By Indraneel Pinnamshetty
The latest data from RBI pictures the growing demand for bank loans in the country. After a 15 month period, the annual year-on-year growth rate is slowing inching back to double-digit levels. According to the data, there has been a slow pick up in loans since late August. This slow growth culminated in recording a total bank credit rise of 9.9 percent in the fortnight ending December 22, 2017. “As the economy picks up, the demand for credit should go up, and there is enough supply to ensure that lack of credit is not in the way of supporting higher growth. So, the uptick in credit growth has already happened“, RBI governor Urjit Patel said at the post-policy media conference in early December’17.
Murky banks’ and corporates’ functioning
The recent growth in credit demand is a reversal of the dull credit environment that has plagued the economy throughout FY17. Incidentally, FY17 also marks the worst year for credit growth in the last 60 years.
Saddled with high bad debt and weak corporate demand, credit growth has struggled for a whole year, recording lowest levels of 5.08 percent in the financial year 2016-17 as against 10.7 percent in the preceding year. One primary factor for the vast dip was the growing corporate bond market from where companies could gain funds even for working capital at a time when they had been turned away by banks due to their over-leveraged balance sheets.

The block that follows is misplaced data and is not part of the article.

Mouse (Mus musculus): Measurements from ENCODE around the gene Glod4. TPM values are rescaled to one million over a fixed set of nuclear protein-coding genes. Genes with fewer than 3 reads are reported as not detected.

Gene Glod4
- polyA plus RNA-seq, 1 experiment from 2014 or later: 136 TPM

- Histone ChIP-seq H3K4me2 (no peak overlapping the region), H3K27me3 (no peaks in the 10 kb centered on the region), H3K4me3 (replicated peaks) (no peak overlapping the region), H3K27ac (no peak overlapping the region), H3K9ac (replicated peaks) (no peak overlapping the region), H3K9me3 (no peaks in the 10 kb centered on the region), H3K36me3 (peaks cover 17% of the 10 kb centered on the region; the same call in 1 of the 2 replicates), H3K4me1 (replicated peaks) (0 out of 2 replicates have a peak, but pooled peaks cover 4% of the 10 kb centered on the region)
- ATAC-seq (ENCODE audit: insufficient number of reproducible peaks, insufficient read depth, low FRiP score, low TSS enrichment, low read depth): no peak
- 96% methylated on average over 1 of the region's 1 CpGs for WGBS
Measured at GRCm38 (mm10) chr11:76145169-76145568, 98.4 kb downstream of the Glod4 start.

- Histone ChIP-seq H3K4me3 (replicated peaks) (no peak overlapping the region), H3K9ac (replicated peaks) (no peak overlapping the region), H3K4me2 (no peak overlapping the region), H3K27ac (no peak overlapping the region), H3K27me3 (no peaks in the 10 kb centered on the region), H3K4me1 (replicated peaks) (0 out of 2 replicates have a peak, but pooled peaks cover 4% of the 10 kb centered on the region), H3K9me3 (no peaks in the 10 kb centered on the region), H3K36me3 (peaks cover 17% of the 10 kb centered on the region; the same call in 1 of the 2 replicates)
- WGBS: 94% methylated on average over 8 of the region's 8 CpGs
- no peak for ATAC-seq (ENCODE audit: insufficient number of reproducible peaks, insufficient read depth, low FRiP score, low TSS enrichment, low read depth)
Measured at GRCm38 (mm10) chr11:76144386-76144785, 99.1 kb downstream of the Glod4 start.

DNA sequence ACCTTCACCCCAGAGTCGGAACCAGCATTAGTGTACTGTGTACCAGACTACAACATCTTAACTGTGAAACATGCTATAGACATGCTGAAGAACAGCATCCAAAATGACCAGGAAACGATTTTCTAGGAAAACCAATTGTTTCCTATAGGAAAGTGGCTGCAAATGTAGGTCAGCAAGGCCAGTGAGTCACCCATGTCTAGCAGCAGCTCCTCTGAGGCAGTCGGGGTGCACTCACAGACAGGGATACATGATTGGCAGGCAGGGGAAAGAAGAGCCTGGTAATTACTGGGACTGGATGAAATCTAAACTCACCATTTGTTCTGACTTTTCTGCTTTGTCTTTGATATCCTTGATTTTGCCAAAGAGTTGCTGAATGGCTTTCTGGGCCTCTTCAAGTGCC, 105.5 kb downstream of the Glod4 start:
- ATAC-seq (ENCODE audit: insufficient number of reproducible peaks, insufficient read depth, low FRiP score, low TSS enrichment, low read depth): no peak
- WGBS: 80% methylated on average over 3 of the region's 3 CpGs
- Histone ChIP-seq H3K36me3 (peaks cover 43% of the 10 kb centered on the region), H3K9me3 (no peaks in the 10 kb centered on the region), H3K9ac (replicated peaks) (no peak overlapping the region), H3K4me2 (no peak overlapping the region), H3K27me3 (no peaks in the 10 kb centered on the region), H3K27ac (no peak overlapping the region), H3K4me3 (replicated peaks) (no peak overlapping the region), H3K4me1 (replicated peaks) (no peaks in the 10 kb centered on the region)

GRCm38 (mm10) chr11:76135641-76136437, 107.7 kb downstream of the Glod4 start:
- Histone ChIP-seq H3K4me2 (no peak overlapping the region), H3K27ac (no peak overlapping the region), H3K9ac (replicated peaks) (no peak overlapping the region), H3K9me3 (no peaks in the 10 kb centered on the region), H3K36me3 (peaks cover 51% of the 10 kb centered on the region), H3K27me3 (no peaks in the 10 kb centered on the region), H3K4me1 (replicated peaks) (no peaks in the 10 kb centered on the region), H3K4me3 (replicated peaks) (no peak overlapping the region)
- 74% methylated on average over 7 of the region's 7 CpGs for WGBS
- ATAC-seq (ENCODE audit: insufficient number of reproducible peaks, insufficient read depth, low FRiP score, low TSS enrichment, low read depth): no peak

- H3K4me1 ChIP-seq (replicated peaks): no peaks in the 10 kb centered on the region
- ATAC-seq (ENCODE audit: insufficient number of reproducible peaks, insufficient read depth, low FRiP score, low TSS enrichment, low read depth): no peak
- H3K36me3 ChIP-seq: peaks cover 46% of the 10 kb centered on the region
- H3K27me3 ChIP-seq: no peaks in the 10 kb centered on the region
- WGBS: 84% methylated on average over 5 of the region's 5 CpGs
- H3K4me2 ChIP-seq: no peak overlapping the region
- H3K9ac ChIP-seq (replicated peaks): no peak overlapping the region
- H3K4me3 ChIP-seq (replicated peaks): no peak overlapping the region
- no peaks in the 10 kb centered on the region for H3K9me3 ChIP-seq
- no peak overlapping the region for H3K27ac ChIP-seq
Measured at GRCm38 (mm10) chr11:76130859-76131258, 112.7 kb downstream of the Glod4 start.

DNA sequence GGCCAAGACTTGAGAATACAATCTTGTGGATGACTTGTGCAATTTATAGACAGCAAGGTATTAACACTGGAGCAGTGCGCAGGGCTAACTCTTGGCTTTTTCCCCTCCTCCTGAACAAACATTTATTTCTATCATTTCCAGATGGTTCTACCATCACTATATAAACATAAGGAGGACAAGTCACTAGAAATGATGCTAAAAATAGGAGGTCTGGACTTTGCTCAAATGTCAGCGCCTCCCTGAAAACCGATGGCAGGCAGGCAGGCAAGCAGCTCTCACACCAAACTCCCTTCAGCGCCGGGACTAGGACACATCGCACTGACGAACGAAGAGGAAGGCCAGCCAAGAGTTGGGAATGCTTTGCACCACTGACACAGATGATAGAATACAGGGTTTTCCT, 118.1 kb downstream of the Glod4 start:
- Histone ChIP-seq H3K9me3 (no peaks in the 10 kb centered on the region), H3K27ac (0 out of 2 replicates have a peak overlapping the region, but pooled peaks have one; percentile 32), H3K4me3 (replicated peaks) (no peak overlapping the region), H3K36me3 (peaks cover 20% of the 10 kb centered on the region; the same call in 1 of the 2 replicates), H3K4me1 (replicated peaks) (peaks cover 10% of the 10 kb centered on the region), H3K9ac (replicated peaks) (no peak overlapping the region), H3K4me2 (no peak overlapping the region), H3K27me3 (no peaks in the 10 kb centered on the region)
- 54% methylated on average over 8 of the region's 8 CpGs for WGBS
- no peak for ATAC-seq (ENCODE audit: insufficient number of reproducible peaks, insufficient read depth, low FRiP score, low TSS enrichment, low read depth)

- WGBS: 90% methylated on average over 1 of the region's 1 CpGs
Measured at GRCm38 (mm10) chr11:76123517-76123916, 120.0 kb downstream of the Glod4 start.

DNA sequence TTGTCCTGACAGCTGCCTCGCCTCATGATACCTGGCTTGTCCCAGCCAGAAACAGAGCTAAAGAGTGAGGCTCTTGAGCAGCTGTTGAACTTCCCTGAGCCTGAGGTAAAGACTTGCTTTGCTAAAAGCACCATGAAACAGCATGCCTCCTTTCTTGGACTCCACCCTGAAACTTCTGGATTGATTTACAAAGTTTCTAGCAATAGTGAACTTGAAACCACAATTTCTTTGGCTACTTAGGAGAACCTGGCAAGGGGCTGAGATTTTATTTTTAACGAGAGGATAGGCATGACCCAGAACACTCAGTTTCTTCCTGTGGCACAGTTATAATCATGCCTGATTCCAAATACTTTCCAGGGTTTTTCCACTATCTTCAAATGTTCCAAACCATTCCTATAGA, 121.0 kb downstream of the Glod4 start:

While demonetisation has helped bring in a substantial flow of bank deposits, it should be noted that the existing Rs 14 trillion bad loans was the major rub for any growth in the bank credit.
Need for credit rise
There is a prevalent view that the lack of credit growth in the banking sector is compensated by the ability to mobilise significant sums at lower interest rates in bond markets. If one buys such an argument, then the lack of credit growth shouldn’t worry any industry’s growth. However foreign portfolio investments in debt instruments are not a steady source of money as investors’ interest in these markets is extremely volatile. The performance of such markets was particularly poor in 2015 and 2016. Therefore, while an alternative bond market growth is appropriate, sole dependence on such markets instead of bank loans will attract unnecessary risks for the growing industrial activity in the country.
Loose grounds of NPAs
Much of the credit for growing assets goes to the recapitalisation of banks. While investors and industries celebrate the growing credit, there is a moral hazard in increasingly writing off bad loans to stabilise the system.
Repeated defaulting on loans by corporate groups and renewed recapitalisation by the banks will only attract more callous financial behaviour by the borrowers. The bad loan problem is largely confined to some 50 large corporate groups who indiscriminately borrow funds to divert them into purposes other than the projects for which the loans were granted. This moral hazard also extends to banks as they are now allowed to perform bad lending again with the belief that the government will protect them during the distress. Without rebuilding the banks and corporate India, NPAs are likely to stay for a long time and recapitalisation will only act as a temporary solution to what appears as a real growth in credit.
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